The Female Man

by Joanna Russ

Cover image

Publisher: Beacon
Copyright: 1975
Printing: 1986
ISBN: 0-8070-6299-5
Format: Trade paperback
Pages: 214

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The Female Man is one of the most famous novels of feminist science fiction, written by a giant of the field. Joanna Russ was one of the strongest writers of the first era of explicitly feminist SF and one of the most challenging. Along with Alice Sheldon (James Tiptree, Jr.) and Sheri Tepper, she's probably the best known author whose approach tended towards the directly confrontational. She was also a noted essayist, critic, and reviewer; her book How to Suppress Women's Writing is one of the most famous works of feminist literary criticism.

That said, I wasn't sure what to expect from this book. I'd heard that it was about four different women: Jeannine, Joanna, Janet, and Jael. They're parallels of sorts but from far different cultures, alternate worlds displaced in time. I'd also heard that it was full of biting, accurate sarcasm, which is certainly the case. This is a book written from a place of righteous anger combined with keen social observation and a desire to point out how different the world could be. And how toxic male behavior towards women currently is.

What it's not, however, is much of a novel, in the sense of having a clear plot that carries the reader through the book. There is a story of sorts, which revolves around the appearance of Janet in Joanna's time. Janet is a native of Whileaway, an alternate future Earth in which there are no men at all and social organization is significantly different. We get a fairly detailed description of her life and of some Whileaway customs over the course of the book. But they're mixed with excerpts from the lives of both Jeannine (from an alternate past in which the Great Depression never ended) and Joanna.

If Janet's story is a sort of utopian alternate future, following the basic model of female separatist societies, Jeannine's is the dystopia drawn from our past. She's locked entirely into traditional gender roles and the desire to catch a man and be a wife. I found her the hardest character to read about by far, largely because she locks herself into the worst constraints of that role. She's almost entirely passive, and she's devoted to a man for whom it's difficult to have any respect at all.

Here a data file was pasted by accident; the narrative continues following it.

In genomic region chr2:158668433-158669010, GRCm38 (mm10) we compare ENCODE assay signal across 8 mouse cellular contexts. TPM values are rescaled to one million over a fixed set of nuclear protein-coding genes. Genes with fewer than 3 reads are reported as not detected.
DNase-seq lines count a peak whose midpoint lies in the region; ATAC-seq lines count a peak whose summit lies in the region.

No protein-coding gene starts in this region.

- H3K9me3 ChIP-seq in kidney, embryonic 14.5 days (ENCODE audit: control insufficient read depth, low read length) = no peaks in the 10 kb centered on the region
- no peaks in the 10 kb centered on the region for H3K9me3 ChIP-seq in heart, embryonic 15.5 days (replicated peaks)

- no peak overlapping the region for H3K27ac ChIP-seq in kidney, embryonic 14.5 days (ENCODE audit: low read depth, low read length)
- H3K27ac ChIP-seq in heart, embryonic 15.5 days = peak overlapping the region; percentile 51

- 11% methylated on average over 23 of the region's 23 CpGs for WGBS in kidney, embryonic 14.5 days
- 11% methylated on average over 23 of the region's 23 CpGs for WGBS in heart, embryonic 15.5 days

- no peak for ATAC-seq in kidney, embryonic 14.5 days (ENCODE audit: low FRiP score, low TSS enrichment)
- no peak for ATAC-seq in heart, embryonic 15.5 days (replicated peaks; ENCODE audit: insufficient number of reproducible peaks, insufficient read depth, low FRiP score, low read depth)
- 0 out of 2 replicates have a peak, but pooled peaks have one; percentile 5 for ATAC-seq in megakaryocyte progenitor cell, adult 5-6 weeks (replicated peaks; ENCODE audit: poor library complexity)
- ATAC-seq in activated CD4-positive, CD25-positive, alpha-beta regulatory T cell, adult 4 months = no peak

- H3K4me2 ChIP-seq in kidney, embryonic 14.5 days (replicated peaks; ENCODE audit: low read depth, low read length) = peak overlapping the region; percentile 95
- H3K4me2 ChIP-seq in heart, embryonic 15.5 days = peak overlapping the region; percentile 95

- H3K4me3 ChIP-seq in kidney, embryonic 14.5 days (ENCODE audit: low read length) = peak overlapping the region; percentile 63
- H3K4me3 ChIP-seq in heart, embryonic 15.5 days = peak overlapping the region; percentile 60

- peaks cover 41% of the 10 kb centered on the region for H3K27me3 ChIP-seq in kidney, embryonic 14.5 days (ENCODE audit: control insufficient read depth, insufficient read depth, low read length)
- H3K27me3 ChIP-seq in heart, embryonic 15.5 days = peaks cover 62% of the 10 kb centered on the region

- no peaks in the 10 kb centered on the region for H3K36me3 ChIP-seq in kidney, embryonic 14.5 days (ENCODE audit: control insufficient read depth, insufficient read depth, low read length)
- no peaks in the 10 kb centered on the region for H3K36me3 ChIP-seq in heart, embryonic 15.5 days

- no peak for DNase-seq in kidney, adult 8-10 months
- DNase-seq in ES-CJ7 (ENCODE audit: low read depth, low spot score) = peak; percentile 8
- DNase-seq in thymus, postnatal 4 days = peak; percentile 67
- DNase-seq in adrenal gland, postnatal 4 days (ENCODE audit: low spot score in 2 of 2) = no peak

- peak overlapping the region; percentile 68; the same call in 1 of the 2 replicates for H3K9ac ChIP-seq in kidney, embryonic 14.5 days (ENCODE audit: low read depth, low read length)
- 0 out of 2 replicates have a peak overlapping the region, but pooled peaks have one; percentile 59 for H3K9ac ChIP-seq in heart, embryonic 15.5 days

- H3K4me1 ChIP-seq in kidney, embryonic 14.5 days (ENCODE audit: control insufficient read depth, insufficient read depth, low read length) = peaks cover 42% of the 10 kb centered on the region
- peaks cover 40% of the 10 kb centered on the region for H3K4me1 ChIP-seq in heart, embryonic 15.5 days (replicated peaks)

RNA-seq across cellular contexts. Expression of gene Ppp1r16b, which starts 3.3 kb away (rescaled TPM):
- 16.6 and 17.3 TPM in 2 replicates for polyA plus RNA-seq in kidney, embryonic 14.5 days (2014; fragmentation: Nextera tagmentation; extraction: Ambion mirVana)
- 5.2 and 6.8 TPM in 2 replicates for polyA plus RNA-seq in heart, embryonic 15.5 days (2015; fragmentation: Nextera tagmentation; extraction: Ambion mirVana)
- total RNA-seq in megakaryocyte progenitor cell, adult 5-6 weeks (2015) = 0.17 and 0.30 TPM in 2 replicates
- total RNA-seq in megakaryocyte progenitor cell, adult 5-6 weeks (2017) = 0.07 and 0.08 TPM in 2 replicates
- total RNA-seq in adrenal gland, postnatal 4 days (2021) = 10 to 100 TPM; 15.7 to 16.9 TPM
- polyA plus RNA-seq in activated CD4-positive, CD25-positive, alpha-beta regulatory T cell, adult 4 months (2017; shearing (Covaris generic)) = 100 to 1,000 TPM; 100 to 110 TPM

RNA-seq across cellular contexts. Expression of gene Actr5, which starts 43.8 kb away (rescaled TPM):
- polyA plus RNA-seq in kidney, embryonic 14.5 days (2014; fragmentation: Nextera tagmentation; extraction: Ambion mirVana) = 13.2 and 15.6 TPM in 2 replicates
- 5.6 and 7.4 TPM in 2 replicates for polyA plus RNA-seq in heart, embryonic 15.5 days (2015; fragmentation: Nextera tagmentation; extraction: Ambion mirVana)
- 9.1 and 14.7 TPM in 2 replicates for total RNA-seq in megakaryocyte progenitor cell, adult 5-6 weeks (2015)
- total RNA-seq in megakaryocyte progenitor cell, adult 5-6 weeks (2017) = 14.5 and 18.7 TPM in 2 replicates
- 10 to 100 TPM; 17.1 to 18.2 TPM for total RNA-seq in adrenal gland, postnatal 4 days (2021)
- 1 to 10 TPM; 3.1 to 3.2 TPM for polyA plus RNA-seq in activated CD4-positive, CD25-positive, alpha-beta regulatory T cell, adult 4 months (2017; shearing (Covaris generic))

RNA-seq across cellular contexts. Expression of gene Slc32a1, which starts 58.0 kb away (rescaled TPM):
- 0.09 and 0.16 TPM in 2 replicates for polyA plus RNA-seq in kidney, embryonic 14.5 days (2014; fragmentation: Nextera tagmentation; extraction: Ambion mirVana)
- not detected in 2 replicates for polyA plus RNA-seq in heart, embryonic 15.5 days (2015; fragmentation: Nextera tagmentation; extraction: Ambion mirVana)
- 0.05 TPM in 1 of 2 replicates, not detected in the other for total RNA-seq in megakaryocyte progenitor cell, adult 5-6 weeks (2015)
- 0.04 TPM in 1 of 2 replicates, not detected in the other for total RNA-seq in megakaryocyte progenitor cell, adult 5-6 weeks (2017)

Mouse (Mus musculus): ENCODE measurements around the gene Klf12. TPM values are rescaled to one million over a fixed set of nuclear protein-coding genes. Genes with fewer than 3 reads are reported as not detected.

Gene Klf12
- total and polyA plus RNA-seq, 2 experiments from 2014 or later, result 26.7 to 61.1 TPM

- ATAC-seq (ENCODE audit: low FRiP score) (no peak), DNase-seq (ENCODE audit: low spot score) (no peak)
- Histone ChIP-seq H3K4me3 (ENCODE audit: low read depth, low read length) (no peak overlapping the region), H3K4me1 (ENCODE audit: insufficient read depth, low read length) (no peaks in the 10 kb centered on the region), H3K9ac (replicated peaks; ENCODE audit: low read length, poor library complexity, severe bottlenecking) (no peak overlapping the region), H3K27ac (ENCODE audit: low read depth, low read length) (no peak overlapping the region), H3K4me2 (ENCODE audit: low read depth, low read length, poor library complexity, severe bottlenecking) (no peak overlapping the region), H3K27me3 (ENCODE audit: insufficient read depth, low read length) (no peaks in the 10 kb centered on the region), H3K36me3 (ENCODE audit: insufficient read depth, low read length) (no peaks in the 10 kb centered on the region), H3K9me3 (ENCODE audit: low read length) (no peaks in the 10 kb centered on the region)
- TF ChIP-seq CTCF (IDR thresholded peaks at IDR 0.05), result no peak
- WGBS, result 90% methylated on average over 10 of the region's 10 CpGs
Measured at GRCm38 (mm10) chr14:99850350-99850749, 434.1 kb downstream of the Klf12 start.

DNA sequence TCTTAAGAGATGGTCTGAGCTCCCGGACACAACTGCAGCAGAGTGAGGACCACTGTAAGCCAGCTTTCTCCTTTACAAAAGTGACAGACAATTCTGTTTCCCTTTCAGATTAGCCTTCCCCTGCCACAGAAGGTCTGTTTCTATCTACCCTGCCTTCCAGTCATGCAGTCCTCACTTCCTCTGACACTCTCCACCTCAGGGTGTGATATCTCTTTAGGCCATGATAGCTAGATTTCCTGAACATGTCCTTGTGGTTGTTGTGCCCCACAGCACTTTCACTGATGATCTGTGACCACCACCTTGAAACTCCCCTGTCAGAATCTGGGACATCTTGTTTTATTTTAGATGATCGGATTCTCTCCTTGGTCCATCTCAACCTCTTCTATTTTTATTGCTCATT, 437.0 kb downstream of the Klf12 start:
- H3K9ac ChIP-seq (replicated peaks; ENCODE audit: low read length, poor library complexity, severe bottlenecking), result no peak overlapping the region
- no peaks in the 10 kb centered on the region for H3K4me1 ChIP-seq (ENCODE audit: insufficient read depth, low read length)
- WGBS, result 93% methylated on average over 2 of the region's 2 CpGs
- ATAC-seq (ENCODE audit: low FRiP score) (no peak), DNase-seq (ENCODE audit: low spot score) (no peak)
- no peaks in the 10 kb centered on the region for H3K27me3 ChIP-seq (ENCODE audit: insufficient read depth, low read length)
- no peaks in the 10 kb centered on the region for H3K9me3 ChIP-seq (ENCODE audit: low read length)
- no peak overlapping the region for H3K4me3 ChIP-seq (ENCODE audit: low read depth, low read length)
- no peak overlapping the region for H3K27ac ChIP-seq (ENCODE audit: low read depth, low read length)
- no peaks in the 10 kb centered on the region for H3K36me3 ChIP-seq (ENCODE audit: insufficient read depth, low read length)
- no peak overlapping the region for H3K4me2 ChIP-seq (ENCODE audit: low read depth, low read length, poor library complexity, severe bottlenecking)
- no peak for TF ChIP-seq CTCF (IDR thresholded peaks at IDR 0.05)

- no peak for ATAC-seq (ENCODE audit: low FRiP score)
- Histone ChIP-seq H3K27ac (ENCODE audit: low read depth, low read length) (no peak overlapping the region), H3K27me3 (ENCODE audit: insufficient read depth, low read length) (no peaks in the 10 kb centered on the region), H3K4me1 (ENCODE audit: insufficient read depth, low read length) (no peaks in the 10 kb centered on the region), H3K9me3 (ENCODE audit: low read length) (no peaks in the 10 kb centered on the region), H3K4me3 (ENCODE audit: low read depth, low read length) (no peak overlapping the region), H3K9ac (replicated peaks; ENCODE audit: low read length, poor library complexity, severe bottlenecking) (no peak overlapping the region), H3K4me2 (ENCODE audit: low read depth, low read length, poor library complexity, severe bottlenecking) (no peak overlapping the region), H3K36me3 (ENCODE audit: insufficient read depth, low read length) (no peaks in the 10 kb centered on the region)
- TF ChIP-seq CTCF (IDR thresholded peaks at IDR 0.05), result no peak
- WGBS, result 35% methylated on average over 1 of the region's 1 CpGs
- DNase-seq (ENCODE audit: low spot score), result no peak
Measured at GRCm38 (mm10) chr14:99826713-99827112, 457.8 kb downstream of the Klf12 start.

Janet is interesting in part because she's not particularly exceptional in either ability or intelligence. She just reflects the Whileaway culture, which leads to some sharp conflicts with the norms of Joanna's time. It's a very effective tactic for alienating the reader from current gender roles (or, at least, roles from the 1970s) and showing how absurd they appear with a different set of starting assumptions. Russ makes the point clearly; this is not a book that tends towards the subtle, although it can be a little hard to track the characters' progress through alternate timelines.

Towards the end of the book, they meet the fourth character. (This is not really the sort of book that is possible to spoil by summary.) Jael is by far the most aggressive of any of them, the closest that any of them come to the caricature of a "man-hating feminist." One of the strengths of The Female Man is that, by the time the story reaches her, I at least was feeling quite a lot of sympathy towards her aggressively violent approach, after watching Joanna be put down and Jeannine simper ineffectually. However, it's worth nothing that Janet, the representative of the supposed utopia, does not agree with Jael or her methods, and the relationship between their worlds is interestingly complex.

None of the four characters are exactly wrong (although Jeannine comes close); none of them are entirely right either. They're all struggling in different ways with how to define femininity. While the quiet and simplicity of Janet's world has definite appeal, it's the sort of utopia that one isn't sure one would actually want. And Jael has some pointed commentary on how wanting such a world is one thing, but the acts required to create it is quite another.

I can see why this book is so well-known. Many of the scenes that show gender relations and male behavior are both painful and funny. Reading it forty years after it was written, it's clear that social norms have changed; men do and say things here that they would no longer be able to get away with, that are clearly from another era. But it's also clear that some of the underlying attitudes have not changed, just been cloaked in different language. And Russ's bluntness here is refreshing: this book does not pull its punches, both in openly ridiculing sexist behavior, and in showing how oppressive it is for women.

That said, it didn't work as a story for me, in part because the plot is sketchy at best. It's a collection of individual excerpts and commentary, only some of which are shaped like a story. Much of it feels stream of consciousness, and when cut between three different viewpoints, it's also occasionally confusing. There are also a few too-obvious characters: some of the men, particularly in Jael's section, but also Jeannine, who I never liked even after she starts changing her mind about women's roles. I wanted a bit more story and a bit less introspection.

I think this is an important book that's worth reading, and sadly it's not as obsolete as one would like. But I don't think it's entirely successful as a novel. Best treated as a piece of literary history.

Rating: 6 out of 10

Reviewed: 2013-12-31

Last modified and spun 2014-12-21